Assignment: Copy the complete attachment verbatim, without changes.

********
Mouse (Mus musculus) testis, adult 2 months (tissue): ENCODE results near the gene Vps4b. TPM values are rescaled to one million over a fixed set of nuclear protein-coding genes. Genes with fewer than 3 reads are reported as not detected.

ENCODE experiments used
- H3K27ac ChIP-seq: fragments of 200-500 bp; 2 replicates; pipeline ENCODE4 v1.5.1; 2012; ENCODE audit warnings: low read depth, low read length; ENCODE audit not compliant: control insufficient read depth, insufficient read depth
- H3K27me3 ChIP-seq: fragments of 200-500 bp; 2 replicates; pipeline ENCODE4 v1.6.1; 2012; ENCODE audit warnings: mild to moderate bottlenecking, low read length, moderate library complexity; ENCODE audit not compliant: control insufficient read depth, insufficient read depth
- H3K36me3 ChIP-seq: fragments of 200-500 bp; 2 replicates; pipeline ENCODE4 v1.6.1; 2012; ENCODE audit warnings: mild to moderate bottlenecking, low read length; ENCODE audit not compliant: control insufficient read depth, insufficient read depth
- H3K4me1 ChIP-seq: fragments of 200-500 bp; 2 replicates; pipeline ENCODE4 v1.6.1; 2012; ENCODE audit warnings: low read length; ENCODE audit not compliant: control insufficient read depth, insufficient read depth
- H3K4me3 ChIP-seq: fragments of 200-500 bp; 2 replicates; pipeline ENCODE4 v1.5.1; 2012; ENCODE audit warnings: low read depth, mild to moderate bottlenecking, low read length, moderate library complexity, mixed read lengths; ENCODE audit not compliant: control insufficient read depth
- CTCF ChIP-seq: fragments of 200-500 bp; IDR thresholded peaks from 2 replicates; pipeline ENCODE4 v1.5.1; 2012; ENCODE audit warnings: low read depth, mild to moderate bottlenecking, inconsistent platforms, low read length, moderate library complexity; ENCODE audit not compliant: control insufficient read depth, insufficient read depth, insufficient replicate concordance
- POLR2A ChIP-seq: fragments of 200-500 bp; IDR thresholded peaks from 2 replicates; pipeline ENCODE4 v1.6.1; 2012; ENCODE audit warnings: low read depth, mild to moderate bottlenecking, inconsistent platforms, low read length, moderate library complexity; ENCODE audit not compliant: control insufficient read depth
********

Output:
Mouse (Mus musculus) testis, adult 2 months (tissue): ENCODE results near the gene Vps4b. TPM values are rescaled to one million over a fixed set of nuclear protein-coding genes. Genes with fewer than 3 reads are reported as not detected.

ENCODE experiments used
- H3K27ac ChIP-seq: fragments of 200-500 bp; 2 replicates; pipeline ENCODE4 v1.5.1; 2012; ENCODE audit warnings: low read depth, low read length; ENCODE audit not compliant: control insufficient read depth, insufficient read depth
- H3K27me3 ChIP-seq: fragments of 200-500 bp; 2 replicates; pipeline ENCODE4 v1.6.1; 2012; ENCODE audit warnings: mild to moderate bottlenecking, low read length, moderate library complexity; ENCODE audit not compliant: control insufficient read depth, insufficient read depth
- H3K36me3 ChIP-seq: fragments of 200-500 bp; 2 replicates; pipeline ENCODE4 v1.6.1; 2012; ENCODE audit warnings: mild to moderate bottlenecking, low read length; ENCODE audit not compliant: control insufficient read depth, insufficient read depth
- H3K4me1 ChIP-seq: fragments of 200-500 bp; 2 replicates; pipeline ENCODE4 v1.6.1; 2012; ENCODE audit warnings: low read length; ENCODE audit not compliant: control insufficient read depth, insufficient read depth
- H3K4me3 ChIP-seq: fragments of 200-500 bp; 2 replicates; pipeline ENCODE4 v1.5.1; 2012; ENCODE audit warnings: low read depth, mild to moderate bottlenecking, low read length, moderate library complexity, mixed read lengths; ENCODE audit not compliant: control insufficient read depth
- CTCF ChIP-seq: fragments of 200-500 bp; IDR thresholded peaks from 2 replicates; pipeline ENCODE4 v1.5.1; 2012; ENCODE audit warnings: low read depth, mild to moderate bottlenecking, inconsistent platforms, low read length, moderate library complexity; ENCODE audit not compliant: control insufficient read depth, insufficient read depth, insufficient replicate concordance
- POLR2A ChIP-seq: fragments of 200-500 bp; IDR thresholded peaks from 2 replicates; pipeline ENCODE4 v1.6.1; 2012; ENCODE audit warnings: low read depth, mild to moderate bottlenecking, inconsistent platforms, low read length, moderate library complexity; ENCODE audit not compliant: control insufficient read depth